Teresa’s Weekly Update: Come Together (Right Now) Edition

by Teresa Eyring

in Weekly Update

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TCG’s Artist Field Conversations project is wrapping up, and I want to thank those who participated in focus groups, promoted the State of the Artists survey, and hosted town hall meetings in your communities. With respect to the latter, special thanks to: About Face Theatre, Alliance Theatre, HERE, Jobsite Theater, Lark Play Development Center, New Georges, Oregon Shakespeare Festival, Penobscot Theatre, Playwrights Horizons, San Diego Repertory Theatre, SITI Company, Steppenwolf Theatre Company and Westport Country Playhouse. Many others wanted to hold town halls with local artists and practitioners, but could not arrange them on their spring timetable. We hope to launch a new round this summer after we’ve published our initial report. We’ve learned quite a bit, and expect to make these “TCG talks” into a regular occurrence with specific guidelines and tips for conducting dialogue and acting upon suggestions.

As you may know, TCG Books is the largest independent publisher of dramatic literature in North America, and one of our authors is Donald Margulies. Last week, four New York Times journalists were captured and ultimately released in Libya. One of them was Lynsey Addario, an American photojournalist, who took the photo that is on the cover of Time Stands Still. Donald also interviewed her for background material for the play. This illustrates our small interconnected world and the creative proximity of theatre artists to events that are shaping the future—near and far. Lynsey’s website has a breathtaking collection of her photos.

Meanwhile, the TCG National Conference whiteboard sits near my office (in Jenni Werner’s office), and I am reminded regularly of how we’re progressing on registration and important upcoming deadlines, such as the early bird deadline on April 11, and how many weeks until we see many of you in Los Angeles—11. We began announcing some of our speakers this week, including Mona Eltahawy, an Egyptian journalist, who has been actively covering events in the Middle East and was recently named as one of the most influential Arabs of 2011. We also look forward to hearing from futurist David Houle and from Todd London, New Dramatists artistic director, who will examine theatres’ founding visions and their impact on the landscape of today. We expect our Conference 2.0 social networking site for Conference registrants to go live next week. You will be able to start mingling there with other conferees and speakers and read more about sessions as they are set.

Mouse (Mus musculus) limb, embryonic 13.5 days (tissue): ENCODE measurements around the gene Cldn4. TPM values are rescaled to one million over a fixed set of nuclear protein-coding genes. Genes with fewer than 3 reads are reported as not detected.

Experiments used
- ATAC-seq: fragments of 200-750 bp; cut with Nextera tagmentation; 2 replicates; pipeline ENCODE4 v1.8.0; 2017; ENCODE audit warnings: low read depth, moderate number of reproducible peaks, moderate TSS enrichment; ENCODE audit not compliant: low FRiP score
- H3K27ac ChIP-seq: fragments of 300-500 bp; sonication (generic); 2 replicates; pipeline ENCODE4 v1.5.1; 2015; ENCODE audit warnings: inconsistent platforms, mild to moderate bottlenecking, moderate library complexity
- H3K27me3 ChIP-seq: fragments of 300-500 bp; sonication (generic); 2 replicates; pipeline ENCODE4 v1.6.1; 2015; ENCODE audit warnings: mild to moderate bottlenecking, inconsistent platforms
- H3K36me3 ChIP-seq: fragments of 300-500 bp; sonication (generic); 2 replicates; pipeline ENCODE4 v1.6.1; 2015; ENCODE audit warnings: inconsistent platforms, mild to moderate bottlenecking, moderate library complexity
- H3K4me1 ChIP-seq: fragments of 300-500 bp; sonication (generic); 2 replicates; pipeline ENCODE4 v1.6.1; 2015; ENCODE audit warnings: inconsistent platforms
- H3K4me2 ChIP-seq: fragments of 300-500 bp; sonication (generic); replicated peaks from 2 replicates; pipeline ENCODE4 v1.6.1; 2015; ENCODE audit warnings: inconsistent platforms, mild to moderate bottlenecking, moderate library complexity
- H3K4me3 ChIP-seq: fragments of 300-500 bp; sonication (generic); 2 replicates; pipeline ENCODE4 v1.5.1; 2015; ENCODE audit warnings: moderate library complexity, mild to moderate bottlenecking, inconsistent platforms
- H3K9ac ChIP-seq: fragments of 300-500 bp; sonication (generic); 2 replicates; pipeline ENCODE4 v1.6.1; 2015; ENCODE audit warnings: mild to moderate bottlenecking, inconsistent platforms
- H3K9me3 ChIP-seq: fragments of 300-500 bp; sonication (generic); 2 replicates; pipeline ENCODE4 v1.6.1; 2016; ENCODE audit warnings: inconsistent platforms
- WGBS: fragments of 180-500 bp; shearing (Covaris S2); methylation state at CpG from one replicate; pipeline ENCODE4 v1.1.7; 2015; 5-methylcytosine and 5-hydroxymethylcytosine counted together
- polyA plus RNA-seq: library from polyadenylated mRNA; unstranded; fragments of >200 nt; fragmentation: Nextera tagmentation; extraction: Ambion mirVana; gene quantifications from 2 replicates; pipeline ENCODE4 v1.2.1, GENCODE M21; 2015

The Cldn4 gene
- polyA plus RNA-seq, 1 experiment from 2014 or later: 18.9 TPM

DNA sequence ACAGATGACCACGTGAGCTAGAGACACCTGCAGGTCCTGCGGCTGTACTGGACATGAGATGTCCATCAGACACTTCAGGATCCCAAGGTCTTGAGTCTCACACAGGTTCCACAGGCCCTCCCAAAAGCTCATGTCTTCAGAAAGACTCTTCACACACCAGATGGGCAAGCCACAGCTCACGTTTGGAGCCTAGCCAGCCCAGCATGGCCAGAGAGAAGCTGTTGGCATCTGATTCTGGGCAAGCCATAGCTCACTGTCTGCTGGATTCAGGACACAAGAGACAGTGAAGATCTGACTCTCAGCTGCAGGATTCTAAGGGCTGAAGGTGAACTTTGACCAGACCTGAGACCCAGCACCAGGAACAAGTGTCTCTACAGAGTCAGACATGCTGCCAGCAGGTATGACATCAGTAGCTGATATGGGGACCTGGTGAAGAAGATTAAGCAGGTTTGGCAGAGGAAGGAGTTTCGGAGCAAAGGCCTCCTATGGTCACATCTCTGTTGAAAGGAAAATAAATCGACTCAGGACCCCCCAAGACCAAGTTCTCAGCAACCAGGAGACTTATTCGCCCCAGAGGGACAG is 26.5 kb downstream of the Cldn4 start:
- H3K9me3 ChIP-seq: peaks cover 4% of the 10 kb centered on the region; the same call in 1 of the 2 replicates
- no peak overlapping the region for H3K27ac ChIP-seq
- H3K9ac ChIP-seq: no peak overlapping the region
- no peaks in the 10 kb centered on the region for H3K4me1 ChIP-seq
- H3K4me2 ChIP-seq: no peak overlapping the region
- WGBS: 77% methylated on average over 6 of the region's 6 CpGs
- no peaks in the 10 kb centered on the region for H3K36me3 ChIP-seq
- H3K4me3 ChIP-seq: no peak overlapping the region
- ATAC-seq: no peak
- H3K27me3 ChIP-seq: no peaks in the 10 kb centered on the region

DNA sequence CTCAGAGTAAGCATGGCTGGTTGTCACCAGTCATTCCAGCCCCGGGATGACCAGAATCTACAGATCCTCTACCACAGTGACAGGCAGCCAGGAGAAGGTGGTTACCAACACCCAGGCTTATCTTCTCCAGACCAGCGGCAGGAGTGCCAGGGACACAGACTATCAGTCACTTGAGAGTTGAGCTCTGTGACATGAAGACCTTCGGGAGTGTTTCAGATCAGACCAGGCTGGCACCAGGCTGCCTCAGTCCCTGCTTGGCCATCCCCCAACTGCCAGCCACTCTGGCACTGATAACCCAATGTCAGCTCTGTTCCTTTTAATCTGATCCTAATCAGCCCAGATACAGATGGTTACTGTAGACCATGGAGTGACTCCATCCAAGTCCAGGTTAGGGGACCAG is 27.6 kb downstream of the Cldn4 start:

Indeed, L.A. will be the place to be in June. In addition to the TCG Conference, there are several other conferences and festivals taking place, including RADAR L.A., which will serve as TCG’s pre-conference; the National Asian American Theater Conference & Festival; Hollywood Fringe; the Los Angeles Film Festival; and the NEA Arts Journalism Institute. Check out this LA Weekly article that delves into these anticipated arts activities and more.

Lastly, I want to thank all of you who take time to respond to my weekly updates. Last week, after writing about my panel on flash mobs and viral marketing at an arts marketing conference, I received some interesting responses that I wanted to share with you. David Rosenberg, Steppenwolf Theatre Company’s communications director, sent this link to a flash mob video inspired by their Season of Imagination. He informed me that it generated some excellent media coverage and attention in social media. Chris Jansen, artistic director of New Ground Theatre in Iowa, wrote about how they recently started making trailers for their shows. “We post them on our Facebook page and our website. And they do seem to be having an immediate effect. Our attendance is up!” I have also heard from others in recent months with some insights on various topics that I will share in upcoming updates. So, please share what you’re thinking in the comments below.  It’s useful to hear what is working and what is not—we can all learn from it.

  • William S. Yellow Robe, Jr.

    You mentioned the Penobscot Theater and I imagine it was in Bangor, ME. The tragedy is that just a few miles down the interstate is the Penobscott Indian reservation, a large community. I would have loved to have you meet with the folks there. Oh well.